Local elections 2018: Labour holds Birmingham City Council

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Labour, which also gained Southlands from an Independent, is now the main opposition on the council with seven seats.

There were bright spots for Labour - including its best performance in London since 1971 and victories in Kirklees and Plymouth - but the party failed to match pre-poll expectations of widespread gains.

"We have a number of important areas to work on but the message is very much continuing to do what we have done and that has been reflected in the votes".

Despite losing two seats overall, the Conservatives continue to hold a majority with 28 of the 37 seats on Worthing Borough Council.

Mr Corbyn's party lost Nuneaton and Bedworth - an area that often indicates the colour of the government at general elections - as well as Derby and fell short of gaining control in areas like Swindon, Dudley and Walsall, where they had hoped to establish middle England strongholds.

She added: "The people of Adur have been calling out for a change and we are providing them this change".

The Conservatives have retained control of Kensington and Chelsea, Westminster and Wandsworth despite strong indications that Labour were liable to seize control of the traditionally Tory councils.

"Last year, we gained our first councillor in Worthing for 41 years and now we have more Labour councillors in Worthing than ever before so the future looks good".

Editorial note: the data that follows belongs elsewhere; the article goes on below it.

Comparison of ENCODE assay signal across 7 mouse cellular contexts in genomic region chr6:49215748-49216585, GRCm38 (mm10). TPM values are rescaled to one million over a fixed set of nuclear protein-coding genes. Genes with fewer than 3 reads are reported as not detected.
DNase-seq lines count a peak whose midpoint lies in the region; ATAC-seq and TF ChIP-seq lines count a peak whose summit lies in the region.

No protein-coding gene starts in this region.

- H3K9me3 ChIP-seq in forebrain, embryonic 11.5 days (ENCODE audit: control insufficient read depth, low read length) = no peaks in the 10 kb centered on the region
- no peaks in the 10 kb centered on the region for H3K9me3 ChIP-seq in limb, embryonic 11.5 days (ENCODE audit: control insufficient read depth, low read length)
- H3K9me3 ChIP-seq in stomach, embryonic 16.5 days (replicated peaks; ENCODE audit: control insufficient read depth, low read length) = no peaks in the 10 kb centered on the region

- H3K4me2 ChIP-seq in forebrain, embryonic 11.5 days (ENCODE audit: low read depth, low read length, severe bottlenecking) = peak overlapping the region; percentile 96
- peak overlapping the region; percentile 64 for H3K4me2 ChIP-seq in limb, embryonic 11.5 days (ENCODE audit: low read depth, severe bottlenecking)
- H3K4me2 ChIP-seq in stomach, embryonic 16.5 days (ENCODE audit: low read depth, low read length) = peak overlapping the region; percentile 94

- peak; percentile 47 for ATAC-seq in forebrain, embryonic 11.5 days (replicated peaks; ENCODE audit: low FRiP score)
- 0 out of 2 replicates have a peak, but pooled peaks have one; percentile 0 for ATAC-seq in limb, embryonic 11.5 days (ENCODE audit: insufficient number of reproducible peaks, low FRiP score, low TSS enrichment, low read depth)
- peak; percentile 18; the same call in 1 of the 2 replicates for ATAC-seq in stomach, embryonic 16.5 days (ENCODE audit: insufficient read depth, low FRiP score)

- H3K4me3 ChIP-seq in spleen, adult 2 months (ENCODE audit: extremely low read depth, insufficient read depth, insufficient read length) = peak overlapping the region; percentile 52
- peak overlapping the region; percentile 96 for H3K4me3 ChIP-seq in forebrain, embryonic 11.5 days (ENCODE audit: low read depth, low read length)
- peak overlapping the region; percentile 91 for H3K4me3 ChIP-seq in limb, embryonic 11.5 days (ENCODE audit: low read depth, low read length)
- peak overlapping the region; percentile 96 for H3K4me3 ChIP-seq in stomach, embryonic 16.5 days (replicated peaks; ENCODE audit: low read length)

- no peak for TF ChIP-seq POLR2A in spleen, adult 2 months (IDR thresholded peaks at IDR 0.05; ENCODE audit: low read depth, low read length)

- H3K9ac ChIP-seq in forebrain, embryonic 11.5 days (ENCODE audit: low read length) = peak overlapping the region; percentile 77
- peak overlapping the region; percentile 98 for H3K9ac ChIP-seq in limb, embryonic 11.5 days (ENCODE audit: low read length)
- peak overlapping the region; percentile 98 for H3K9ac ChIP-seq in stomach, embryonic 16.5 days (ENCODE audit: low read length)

The Liberal Democrats have regained control of Kingston Council, taking a host of seats from the Conservatives.

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Jim Deen, Labour councillor who gained Central from the Green Party, said he was "extremely pleased" with his party's progression.

"But I think that the community realise that I'm a councillor who will fight for and understands the Jewish community".

For more reaction to today's election results see next week's Worthing Herald.

Jess Phillips, Labour MP for Birmingham Yardley, said the party in the Midlands and North had "some big questions to ask ourselves".

"It's a slap in the face to my Jewish constituents and the Labour Party need to do more and they need to do it quicker".

There had been fears Labour's anti-Semitism row would affect the party's performance in areas with a high Jewish population.

Defeated Labour councilor Adam Langleben told the Guardian that Jews did not want to support the Labour Party even though they may have broadly agreed with its policies.

Conservative chairman Brandon Lewis said voters were being turned off by "hard abuse from some of the hard left, that anti-Semitism problem that Labour clearly have got and are just not dealing with".

"Under Vince Cable, Liberal Democrats can become that and last night's results show we are becoming that".